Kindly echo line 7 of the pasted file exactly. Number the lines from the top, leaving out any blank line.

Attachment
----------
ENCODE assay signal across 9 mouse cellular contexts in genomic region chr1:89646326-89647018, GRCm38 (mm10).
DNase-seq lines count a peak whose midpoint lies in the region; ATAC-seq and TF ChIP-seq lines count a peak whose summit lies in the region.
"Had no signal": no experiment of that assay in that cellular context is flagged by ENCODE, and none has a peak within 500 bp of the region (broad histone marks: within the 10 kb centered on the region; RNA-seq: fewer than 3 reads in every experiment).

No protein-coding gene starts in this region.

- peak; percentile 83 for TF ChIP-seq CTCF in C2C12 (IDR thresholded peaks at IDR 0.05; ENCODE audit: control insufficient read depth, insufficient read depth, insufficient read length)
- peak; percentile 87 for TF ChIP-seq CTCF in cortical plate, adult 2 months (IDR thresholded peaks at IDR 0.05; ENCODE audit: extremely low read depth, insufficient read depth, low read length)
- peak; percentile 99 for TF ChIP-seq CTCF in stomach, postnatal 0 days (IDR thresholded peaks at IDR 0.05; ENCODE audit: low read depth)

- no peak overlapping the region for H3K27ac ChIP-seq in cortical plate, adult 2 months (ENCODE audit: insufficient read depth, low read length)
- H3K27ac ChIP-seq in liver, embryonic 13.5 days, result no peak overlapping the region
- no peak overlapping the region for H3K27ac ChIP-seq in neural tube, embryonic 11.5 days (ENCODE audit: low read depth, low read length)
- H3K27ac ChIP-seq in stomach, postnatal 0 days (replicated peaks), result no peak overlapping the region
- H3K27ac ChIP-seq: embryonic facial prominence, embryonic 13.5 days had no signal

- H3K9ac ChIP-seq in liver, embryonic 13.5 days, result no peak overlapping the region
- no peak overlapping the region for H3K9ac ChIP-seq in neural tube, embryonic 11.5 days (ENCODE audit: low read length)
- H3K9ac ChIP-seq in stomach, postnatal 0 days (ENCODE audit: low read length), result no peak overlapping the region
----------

- peak; percentile 99 for TF ChIP-seq CTCF in stomach, postnatal 0 days (IDR thresholded peaks at IDR 0.05; ENCODE audit: low read depth)